Ancient Monuments

History on the Ground

This site is entirely user-supported. See how you can help.

Slight univallate hillfort called Hilton Wood Castle

A Scheduled Monument in Whitstone, Cornwall

Approximate Location Map
Large Map »
Street or Overhead View
Contributor Photos »

If Google Street View is available, the image is from the best available vantage point looking, if possible, towards the location of the monument. Where it is not available, the satellite view is shown instead.

Coordinates

Latitude: 50.7704 / 50°46'13"N

Longitude: -4.48 / 4°28'48"W

OS Eastings: 225221.591967

OS Northings: 99693.676357

OS Grid: SX252996

Mapcode National: GBR NF.0T7T

Mapcode Global: FRA 17H1.QH1

Entry Name: Slight univallate hillfort called Hilton Wood Castle

Scheduled Date: 3 October 1977

Source: Historic England

Source ID: 1004663

English Heritage Legacy ID: CO 962

County: Cornwall

Civil Parish: Whitstone

Traditional County: Cornwall

Lieutenancy Area (Ceremonial County): Cornwall

Church of England Parish: Whitstone

Church of England Diocese: Truro

Details

The monument includes a slight univallate hillfort, situated at the summit of a steep ridge forming the watershed between two tributaries to the River Neet. The hillfort survives as an oval enclosure measuring approximately 95m long by 80m wide. It is defined by a steep rampart bank standing to a height of 2.8m above the outer ditch which is up to 0.8m deep. There is a partial counterscarp bank to the north and east of up to 1m high. The entrance is a simple gap on the east side.

The hillfort was first recorded by Lysons in 1814.

Further archaeological remains in the vicinity are the subject of a separate scheduling.

Sources: HER:-
PastScape Monument No:-436439

Source: Historic England

Reasons for Scheduling

Slight univallate hillforts are defined as enclosures of various shapes, generally between 1ha and 10ha in size, situated on or close to hilltops and defined by a single line of earthworks, the scale of which is relatively small. They date to between the Late Bronze Age and Early Iron Age (eighth - fifth centuries BC), the majority being used for 150 to 200 years prior to their abandonment or reconstruction. Slight univallate hillforts have generally been interpreted as stock enclosures, redistribution centres, places of refuge and permanent settlements. The earthworks generally include a rampart, narrow level berm, external ditch and counterscarp bank, while access to the interior is usually provided by two entrances comprising either simple gaps in the earthwork or an inturned rampart. Postholes revealed by excavation indicate the occasional presence of portal gateways while more elaborate features like overlapping ramparts and outworks are limited to only a few examples. Internal features included timber or stone round houses; large storage pits and hearths; scattered postholes, stakeholes and gullies; and square or rectangular buildings supported by four to six posts, often represented by postholes, and interpreted as raised granaries. Slight univallate hillforts are rare with around 150 examples recorded nationally. Although on a national scale the number is low, in Devon they comprise one of the major classes of hillfort. In other areas where the distribution is relatively dense, for example, Wessex, Sussex, the Cotswolds and the Chilterns, hillforts belonging to a number of different classes occur within the same region. Examples are also recorded in eastern England, the Welsh Marches, central and southern England. Slight univallate hillforts are relatively rare and are important for understanding the transition between Bronze Age and Iron Age communities. The slight univallate hillfort called Hilton Wood Castle survives well and is closely associated with a second prehistoric defensive work to the east on the opposite side of a steep valley. The hillfort will contain archaeological and environmental evidence relating to its construction, longevity, strategic and territorial significance, social organisation, trade, agricultural practices, domestic arrangements, relationship with nearby sites and overall landscape context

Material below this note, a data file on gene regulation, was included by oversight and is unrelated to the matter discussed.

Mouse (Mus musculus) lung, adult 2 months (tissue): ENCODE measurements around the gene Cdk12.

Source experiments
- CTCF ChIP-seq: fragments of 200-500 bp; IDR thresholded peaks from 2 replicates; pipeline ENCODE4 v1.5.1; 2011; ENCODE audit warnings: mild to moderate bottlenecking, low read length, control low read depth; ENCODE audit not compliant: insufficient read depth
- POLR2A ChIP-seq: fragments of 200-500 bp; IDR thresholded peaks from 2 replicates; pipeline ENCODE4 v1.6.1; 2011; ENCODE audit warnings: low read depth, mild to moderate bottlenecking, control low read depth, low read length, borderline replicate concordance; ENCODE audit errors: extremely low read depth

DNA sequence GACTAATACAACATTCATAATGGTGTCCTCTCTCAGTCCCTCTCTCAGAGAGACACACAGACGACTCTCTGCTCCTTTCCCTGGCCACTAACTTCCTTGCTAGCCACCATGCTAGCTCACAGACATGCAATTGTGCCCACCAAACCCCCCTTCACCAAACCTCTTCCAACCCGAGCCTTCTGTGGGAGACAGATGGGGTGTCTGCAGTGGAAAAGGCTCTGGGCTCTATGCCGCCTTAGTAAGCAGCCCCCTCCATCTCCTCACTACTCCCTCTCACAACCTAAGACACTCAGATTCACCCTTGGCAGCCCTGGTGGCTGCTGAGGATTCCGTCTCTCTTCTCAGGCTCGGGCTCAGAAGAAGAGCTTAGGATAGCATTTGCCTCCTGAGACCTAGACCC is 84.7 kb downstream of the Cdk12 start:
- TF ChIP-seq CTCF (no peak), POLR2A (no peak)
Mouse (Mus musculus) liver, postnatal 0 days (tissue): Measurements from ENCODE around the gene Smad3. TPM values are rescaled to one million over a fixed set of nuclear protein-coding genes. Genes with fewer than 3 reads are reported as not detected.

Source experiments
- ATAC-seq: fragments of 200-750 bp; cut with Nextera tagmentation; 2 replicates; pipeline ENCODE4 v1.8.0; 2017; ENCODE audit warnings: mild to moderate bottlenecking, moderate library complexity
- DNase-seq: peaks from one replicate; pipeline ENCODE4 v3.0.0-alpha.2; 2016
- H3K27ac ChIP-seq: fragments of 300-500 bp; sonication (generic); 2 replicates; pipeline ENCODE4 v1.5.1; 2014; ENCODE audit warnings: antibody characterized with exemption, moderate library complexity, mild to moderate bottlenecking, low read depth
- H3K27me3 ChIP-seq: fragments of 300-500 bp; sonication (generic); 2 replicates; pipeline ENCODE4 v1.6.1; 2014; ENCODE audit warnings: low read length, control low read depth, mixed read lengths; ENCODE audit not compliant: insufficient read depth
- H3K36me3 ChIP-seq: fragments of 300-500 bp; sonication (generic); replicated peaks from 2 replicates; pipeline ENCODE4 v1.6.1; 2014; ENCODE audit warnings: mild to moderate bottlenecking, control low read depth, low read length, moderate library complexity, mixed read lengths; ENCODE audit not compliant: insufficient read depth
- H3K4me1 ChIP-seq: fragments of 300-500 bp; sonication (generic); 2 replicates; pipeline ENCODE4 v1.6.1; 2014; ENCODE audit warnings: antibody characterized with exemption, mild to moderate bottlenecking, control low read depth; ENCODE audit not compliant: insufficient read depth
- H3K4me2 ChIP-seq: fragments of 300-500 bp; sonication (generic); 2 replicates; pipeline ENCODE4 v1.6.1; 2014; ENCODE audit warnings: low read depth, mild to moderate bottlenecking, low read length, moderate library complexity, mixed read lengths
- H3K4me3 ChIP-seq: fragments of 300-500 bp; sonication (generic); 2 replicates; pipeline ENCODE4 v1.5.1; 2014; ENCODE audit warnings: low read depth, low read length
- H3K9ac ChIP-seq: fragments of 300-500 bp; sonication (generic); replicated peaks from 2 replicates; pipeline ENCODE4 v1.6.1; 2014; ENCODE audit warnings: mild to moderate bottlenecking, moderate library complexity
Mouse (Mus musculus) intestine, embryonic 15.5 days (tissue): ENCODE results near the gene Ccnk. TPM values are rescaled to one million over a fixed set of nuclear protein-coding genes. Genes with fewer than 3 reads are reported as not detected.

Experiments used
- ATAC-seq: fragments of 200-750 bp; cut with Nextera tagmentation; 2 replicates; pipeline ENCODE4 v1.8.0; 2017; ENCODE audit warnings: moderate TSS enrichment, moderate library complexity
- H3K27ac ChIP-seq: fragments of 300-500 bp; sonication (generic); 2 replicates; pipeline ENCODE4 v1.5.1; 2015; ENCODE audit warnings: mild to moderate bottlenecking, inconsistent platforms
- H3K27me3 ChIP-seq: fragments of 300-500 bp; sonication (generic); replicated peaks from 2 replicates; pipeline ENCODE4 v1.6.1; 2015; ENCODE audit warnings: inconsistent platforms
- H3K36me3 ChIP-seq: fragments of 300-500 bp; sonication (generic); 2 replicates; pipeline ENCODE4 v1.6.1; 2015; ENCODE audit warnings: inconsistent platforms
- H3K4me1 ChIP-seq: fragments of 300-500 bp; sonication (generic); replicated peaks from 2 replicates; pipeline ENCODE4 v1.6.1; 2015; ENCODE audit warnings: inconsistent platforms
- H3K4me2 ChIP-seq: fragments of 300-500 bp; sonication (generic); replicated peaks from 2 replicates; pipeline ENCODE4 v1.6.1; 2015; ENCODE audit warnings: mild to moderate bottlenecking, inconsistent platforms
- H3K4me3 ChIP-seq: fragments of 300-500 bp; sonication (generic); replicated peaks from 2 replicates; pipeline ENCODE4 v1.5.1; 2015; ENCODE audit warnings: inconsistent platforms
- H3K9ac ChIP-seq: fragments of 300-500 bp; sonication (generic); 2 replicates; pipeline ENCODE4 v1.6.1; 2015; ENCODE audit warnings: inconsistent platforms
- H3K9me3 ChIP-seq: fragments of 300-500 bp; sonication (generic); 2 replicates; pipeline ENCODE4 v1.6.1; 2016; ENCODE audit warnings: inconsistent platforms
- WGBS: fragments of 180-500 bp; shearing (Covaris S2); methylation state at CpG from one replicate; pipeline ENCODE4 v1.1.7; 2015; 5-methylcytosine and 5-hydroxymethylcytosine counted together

Source: Historic England

Other nearby scheduled monuments

AncientMonuments.uk is an independent online resource and is not associated with any government department. All government data published here is used under licence. Please do not contact AncientMonuments.uk for any queries related to any individual ancient or schedued monument, planning permission related to scheduled monuments or the scheduling process itself.

AncientMonuments.uk is a Good Stuff website.